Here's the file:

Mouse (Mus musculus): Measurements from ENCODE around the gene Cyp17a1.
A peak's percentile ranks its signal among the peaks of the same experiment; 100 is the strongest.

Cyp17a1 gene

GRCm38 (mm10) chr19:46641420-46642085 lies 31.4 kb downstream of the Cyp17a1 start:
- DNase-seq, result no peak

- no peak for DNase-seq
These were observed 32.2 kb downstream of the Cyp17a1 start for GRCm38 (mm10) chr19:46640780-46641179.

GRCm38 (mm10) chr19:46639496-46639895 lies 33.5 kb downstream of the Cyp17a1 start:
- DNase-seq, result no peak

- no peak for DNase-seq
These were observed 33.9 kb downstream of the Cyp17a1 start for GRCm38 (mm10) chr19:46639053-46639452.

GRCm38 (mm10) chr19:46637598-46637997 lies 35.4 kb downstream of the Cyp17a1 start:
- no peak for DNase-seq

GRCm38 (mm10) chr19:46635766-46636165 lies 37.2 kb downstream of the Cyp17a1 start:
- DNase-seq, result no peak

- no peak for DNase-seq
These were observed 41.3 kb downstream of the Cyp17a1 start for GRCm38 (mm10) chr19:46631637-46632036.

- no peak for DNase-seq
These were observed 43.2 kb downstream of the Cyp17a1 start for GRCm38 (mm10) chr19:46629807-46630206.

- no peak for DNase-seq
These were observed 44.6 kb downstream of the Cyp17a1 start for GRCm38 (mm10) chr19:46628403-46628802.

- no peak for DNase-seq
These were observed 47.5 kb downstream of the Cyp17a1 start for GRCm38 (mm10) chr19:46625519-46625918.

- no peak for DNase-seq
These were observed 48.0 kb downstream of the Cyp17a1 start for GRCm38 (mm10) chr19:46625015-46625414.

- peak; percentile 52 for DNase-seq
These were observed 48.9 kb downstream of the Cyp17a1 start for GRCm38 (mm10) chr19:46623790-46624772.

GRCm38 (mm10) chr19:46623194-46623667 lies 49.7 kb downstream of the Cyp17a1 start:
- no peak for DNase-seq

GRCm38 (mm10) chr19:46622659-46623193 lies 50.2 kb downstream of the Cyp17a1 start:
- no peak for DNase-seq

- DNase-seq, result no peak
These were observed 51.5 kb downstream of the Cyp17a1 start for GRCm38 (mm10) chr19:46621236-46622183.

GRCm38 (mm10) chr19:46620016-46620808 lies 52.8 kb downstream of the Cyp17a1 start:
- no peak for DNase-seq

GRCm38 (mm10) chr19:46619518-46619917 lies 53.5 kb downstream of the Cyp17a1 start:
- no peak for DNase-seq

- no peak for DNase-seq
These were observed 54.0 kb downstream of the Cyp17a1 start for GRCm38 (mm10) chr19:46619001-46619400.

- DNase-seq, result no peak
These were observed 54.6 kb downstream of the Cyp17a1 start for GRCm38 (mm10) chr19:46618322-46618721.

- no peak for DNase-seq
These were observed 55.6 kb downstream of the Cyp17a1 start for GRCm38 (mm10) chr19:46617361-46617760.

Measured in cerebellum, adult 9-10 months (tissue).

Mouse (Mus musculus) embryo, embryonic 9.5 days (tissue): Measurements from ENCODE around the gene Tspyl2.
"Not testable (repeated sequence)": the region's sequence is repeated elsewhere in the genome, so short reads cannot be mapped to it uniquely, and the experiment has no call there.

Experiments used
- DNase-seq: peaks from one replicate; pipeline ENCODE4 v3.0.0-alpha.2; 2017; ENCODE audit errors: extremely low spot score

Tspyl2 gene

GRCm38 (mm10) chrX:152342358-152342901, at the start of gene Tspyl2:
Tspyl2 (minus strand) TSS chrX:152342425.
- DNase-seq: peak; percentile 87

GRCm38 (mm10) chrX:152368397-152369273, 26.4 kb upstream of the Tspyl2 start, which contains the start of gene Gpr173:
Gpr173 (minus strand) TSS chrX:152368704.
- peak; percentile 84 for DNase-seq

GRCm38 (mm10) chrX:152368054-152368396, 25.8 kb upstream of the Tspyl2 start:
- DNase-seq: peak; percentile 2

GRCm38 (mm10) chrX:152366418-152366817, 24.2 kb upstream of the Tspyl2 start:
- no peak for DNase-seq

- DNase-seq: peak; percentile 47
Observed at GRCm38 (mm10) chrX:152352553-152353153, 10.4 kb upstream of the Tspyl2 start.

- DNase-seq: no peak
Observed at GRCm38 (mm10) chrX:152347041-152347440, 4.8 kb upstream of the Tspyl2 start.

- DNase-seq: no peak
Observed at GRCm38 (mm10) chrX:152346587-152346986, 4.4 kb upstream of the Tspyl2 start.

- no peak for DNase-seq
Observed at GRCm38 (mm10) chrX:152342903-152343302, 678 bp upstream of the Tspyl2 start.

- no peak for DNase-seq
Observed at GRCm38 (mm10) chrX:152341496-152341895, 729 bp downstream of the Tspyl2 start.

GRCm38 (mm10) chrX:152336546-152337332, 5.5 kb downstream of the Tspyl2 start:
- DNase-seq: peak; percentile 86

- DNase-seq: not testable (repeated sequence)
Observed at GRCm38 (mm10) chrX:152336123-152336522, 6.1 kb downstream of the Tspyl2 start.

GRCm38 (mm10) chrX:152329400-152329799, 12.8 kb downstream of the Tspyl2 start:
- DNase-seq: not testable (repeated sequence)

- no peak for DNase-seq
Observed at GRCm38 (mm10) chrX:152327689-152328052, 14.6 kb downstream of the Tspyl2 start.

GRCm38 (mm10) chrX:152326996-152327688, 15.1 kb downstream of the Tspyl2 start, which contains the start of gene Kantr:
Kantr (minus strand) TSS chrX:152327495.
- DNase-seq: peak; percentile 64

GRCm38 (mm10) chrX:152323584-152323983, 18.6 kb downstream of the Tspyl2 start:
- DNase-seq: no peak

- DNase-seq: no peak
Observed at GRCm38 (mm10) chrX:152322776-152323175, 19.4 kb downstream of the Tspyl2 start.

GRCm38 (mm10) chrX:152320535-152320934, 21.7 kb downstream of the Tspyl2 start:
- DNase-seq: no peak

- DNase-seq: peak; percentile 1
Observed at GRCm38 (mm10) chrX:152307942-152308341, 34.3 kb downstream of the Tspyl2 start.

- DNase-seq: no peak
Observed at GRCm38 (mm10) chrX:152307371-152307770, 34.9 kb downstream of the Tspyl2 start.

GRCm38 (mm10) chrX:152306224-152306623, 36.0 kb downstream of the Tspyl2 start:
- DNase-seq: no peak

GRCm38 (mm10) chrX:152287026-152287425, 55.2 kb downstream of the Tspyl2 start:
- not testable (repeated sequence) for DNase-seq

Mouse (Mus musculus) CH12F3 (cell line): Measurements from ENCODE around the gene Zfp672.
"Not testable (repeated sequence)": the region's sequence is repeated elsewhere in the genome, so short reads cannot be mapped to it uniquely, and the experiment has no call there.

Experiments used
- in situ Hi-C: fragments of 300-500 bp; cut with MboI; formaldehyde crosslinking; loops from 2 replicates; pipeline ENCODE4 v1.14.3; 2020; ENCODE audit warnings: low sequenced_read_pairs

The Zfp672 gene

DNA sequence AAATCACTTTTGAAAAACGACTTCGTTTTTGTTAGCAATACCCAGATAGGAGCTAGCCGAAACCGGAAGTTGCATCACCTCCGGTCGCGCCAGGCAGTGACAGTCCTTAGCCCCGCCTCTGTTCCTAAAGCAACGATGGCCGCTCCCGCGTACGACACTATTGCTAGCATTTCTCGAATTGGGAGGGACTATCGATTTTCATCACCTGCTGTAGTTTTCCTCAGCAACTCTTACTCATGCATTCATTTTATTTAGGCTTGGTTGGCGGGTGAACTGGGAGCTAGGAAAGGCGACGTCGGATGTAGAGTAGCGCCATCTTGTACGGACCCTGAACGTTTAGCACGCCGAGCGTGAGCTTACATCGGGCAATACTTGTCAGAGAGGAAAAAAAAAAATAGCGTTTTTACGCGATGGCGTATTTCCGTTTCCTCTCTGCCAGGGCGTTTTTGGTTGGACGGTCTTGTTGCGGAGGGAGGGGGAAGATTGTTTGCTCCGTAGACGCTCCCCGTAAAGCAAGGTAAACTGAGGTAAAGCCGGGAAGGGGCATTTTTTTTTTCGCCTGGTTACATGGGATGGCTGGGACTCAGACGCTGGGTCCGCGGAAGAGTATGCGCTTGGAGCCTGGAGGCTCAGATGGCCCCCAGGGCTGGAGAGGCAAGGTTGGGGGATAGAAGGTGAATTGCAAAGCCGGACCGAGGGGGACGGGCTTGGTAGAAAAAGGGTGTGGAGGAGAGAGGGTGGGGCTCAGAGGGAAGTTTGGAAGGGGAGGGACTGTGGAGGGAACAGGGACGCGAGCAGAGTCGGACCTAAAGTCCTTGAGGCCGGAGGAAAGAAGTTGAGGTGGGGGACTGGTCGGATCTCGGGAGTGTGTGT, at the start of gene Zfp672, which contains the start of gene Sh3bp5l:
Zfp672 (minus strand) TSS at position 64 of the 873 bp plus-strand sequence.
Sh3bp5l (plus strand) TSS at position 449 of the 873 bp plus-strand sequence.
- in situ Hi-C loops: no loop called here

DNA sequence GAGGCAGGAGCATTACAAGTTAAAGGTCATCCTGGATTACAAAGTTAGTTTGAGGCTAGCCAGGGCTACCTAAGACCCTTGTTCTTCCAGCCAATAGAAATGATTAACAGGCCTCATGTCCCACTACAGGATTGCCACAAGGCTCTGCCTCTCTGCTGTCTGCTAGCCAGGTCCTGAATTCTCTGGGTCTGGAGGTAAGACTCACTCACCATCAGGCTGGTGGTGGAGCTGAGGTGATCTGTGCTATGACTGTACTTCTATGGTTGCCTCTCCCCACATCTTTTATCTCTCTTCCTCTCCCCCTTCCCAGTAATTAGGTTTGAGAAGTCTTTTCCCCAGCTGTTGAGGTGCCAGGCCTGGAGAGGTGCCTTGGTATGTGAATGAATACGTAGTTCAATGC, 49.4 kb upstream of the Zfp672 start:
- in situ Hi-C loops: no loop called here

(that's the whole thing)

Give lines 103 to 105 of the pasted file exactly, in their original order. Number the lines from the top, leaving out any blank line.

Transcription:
- in situ Hi-C loops: no loop called here

DNA sequence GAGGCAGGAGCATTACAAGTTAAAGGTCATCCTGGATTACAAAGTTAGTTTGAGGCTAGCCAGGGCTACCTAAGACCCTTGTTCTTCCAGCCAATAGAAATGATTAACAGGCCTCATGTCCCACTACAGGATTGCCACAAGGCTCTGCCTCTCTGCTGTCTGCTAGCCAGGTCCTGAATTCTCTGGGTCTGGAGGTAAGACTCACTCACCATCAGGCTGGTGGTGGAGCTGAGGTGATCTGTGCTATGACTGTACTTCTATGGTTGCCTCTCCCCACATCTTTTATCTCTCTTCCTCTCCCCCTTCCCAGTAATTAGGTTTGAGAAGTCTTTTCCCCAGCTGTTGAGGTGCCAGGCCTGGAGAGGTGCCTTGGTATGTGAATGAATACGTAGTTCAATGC, 49.4 kb upstream of the Zfp672 start:
- in situ Hi-C loops: no loop called here